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I dream of peace: The words of children in former Yugoslavia

A grenade had landed on our shelter. We had to climb over the dead bodies to get out. Meanwhile the snipers kept shooting at us. My father was one of those wounded and was taken away to the hospital. We've not seen him since, but I hope that he is still alive, perhaps in one of the detention camps. I try not to talk about these things, but I get so upset and keep having nightmares about what happened. —Kazimir, 13

I had a new tricycle, red and yellow and with a bell....Do you think they have destroyed my tricycle too? —Nedim, 5

I remember going to our apartment during an alert. When I entered the corridor, all the doors were closed. Slowly, I walked through the dark and opened the bedroom door. All at once, the sun shone brightly upon me. My sadness and fear completely vanished. But while I was enjoying it, I felt as if I had no right to such happiness. —Ivan, 13

Illustration: 'Wounded children in hospital', a drawing from I dream of peace, by 14-year-old Suzana. ©

So many people have been killed fighting for justice. But what justice? Do they know what they are fighting for, who they are fighting? The weather is growing very cold now. No longer can you hear the singing of the birds, only the sound of the children crying for a lost mother or father, a brother or a sister. We are children without a country and without hope. —Dunja, 14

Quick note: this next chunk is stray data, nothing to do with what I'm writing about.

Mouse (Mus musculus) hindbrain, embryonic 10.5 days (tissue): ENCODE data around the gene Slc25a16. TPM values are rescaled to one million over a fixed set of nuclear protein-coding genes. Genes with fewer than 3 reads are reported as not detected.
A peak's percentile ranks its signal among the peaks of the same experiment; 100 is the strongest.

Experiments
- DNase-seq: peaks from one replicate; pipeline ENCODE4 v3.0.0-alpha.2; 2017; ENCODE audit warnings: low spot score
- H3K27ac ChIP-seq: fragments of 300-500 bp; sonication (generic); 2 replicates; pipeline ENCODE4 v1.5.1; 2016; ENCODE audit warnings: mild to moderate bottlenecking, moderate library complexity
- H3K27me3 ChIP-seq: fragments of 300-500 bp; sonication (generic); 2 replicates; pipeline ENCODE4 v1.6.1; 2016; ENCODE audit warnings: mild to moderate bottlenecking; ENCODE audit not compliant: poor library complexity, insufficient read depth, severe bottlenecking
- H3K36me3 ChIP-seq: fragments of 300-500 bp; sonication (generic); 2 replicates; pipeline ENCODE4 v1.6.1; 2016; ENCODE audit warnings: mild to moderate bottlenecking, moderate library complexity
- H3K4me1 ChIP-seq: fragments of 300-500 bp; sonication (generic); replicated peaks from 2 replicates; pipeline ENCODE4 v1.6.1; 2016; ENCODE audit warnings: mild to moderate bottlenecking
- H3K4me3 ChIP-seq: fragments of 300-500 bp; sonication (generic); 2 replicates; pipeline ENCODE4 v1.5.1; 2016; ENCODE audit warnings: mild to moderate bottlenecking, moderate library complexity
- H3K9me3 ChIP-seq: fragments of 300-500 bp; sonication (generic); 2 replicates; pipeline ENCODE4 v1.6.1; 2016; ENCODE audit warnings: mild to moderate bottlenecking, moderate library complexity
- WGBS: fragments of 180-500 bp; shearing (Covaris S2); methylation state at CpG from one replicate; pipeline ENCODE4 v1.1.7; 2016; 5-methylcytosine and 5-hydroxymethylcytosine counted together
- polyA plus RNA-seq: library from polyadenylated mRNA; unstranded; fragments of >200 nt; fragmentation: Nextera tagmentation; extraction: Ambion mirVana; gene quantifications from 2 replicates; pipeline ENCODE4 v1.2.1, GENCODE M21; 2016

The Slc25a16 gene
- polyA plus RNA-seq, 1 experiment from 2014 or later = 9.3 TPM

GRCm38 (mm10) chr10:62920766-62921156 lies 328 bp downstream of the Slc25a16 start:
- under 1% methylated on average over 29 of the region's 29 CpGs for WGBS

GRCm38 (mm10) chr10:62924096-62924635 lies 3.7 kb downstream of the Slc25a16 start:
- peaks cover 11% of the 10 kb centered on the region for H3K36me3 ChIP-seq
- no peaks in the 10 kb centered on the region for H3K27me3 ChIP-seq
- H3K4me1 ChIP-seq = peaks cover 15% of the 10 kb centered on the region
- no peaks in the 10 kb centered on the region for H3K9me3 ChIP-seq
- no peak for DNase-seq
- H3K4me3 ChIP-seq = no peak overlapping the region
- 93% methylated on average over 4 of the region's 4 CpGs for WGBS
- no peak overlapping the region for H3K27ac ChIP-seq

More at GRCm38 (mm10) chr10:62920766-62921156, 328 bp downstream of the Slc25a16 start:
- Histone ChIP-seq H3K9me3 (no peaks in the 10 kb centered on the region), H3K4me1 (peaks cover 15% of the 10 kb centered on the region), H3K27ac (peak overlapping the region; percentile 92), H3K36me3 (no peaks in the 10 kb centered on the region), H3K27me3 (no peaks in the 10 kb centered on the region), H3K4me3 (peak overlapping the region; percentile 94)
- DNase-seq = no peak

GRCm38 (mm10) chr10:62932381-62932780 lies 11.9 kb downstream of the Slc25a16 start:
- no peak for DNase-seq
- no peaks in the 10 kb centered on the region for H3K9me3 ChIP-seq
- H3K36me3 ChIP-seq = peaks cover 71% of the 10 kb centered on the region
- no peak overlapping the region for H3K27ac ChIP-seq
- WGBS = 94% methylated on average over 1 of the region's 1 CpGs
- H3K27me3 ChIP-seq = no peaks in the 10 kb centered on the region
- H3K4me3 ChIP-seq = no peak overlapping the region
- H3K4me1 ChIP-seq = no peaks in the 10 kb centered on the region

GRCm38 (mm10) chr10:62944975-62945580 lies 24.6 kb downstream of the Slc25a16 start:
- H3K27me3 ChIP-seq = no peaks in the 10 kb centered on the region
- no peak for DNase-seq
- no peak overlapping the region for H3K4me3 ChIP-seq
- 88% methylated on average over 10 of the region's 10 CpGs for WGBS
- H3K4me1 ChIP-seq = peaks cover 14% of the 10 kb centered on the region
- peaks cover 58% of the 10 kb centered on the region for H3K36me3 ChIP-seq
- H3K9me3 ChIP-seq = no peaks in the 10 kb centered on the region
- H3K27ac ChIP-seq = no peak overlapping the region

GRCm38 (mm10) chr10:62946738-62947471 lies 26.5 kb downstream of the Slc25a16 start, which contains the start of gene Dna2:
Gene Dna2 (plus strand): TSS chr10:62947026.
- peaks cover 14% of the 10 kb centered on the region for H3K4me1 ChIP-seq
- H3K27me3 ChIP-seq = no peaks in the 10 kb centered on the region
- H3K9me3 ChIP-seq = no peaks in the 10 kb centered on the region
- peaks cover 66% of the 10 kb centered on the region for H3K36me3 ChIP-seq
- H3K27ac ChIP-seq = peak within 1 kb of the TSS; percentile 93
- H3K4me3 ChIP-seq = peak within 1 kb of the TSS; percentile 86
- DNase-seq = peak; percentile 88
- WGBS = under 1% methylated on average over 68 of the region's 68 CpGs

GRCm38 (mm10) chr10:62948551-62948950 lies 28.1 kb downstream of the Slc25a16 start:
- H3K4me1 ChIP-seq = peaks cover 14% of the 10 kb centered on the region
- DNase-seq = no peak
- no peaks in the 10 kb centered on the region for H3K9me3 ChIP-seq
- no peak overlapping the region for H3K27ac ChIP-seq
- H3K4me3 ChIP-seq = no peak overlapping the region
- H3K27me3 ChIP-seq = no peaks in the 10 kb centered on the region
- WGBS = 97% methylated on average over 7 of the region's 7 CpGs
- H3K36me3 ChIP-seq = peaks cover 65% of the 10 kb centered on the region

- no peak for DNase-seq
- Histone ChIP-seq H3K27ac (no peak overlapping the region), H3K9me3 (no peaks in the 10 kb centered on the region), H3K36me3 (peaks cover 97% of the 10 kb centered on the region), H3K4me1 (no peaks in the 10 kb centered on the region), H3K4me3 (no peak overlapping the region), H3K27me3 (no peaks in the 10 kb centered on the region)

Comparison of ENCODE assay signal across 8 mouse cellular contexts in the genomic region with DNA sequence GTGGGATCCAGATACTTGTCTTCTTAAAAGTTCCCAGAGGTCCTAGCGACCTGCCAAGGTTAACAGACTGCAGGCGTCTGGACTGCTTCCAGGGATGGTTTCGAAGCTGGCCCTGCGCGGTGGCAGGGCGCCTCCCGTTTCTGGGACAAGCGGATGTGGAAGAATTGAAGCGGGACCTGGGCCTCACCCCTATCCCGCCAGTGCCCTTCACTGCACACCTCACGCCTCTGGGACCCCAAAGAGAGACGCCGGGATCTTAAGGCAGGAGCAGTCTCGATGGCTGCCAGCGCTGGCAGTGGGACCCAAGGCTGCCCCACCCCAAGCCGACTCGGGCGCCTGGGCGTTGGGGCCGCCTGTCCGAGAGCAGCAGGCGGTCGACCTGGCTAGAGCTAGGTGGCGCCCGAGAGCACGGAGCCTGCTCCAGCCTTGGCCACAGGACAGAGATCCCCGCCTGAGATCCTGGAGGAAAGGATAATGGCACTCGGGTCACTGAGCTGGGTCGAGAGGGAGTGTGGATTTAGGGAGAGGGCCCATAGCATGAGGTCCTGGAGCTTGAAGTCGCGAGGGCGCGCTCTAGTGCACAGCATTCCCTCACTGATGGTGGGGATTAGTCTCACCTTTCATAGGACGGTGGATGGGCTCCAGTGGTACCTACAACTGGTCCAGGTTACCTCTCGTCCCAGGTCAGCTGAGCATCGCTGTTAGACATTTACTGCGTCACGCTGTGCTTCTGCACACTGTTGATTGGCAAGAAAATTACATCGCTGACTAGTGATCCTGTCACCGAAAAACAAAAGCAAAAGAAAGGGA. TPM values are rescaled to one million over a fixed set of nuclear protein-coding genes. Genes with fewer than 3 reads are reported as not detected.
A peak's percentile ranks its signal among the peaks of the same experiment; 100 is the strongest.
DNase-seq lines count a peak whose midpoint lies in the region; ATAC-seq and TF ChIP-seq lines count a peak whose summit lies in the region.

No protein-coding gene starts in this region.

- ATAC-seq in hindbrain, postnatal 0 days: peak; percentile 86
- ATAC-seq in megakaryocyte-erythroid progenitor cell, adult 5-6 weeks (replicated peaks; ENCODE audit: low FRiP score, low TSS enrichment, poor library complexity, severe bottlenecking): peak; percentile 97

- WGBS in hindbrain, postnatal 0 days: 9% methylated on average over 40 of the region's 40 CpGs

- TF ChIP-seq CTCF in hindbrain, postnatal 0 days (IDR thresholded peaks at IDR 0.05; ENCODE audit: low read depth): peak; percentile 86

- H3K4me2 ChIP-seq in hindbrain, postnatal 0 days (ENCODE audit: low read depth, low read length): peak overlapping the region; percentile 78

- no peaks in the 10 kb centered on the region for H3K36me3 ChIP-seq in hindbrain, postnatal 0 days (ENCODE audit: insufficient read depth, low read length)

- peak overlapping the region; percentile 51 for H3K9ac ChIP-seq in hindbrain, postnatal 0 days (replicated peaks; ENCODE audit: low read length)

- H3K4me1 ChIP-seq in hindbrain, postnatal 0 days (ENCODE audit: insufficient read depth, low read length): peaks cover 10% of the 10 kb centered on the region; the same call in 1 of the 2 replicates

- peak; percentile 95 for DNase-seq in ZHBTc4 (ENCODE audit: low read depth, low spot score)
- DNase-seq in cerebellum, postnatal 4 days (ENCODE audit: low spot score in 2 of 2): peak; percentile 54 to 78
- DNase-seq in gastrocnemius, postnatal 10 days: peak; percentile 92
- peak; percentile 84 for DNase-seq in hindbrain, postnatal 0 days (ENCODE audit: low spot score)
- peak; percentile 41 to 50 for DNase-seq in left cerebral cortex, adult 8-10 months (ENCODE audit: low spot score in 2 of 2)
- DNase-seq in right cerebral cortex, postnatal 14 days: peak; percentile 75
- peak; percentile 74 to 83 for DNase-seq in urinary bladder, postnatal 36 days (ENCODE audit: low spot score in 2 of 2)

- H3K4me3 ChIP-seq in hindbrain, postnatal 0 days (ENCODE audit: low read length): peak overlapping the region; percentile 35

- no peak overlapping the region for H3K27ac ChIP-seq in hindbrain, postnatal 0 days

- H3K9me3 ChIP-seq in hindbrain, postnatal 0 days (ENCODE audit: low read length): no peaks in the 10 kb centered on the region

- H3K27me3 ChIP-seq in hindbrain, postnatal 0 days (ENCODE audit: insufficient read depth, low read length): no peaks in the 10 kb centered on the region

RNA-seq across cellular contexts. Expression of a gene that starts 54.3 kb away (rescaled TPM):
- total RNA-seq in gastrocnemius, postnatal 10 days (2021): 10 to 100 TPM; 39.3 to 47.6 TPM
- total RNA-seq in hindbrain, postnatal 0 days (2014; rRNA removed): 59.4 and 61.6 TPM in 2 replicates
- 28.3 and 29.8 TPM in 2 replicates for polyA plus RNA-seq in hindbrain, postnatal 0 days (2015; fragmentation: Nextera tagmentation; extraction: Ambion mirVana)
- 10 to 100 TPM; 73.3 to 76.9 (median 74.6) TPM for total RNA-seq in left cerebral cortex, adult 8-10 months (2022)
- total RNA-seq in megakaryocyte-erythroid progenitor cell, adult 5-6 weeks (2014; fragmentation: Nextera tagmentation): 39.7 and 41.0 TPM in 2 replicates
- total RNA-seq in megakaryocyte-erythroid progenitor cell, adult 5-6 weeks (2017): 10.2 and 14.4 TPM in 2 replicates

No film can adequately depict the suffering, the fear and the terror that my people are experiencing. Sarajevo is awash in blood, and graves are appearing everywhere. I beg you in the name of the Bosnian children never to allow this to happen to you or to people anywhere else. —Edina, 12

Our teacher has told us about Anne Frank, and we have read her diary. After fifty years, history is repeating itself right here with this war, with the hate and the killing, and with having to hide to save your life. We are only twelve years old. We can't influence politics and the war, but we want to live! And we want to stop this madness. Like Anne Frank fifty years ago, we wait for peace. She didn't live to see it. Will we? —Students from a fifth-grade class

From the group, they chose the ones they were going to kill. They picked my uncle and a neighbour! Then they machine-gunned them to death. After that, the soldiers put the women in the front cars of the train and the men in the back. As the train started moving, they disconnected the back cars and took the men off to the camps. I saw it all! Now I can't sleep. I try to forget, but it doesn't work. I have such difficulty feeling anything any more. —Alik, 13

"When I close my eyes, I dream of peace."-Aleksandar, 14, said this just after enduring a dressing change of the terrible burn wounds he suffered from a Molotov cocktail explosion. His words became the title of the book, I dream of peace (UNICEF/ HarperCollins, 1994), the thoughts and paintings of children recorded by UNICEF in the course of its programme to help children in former Yugoslavia deal with war-related psychological trauma.

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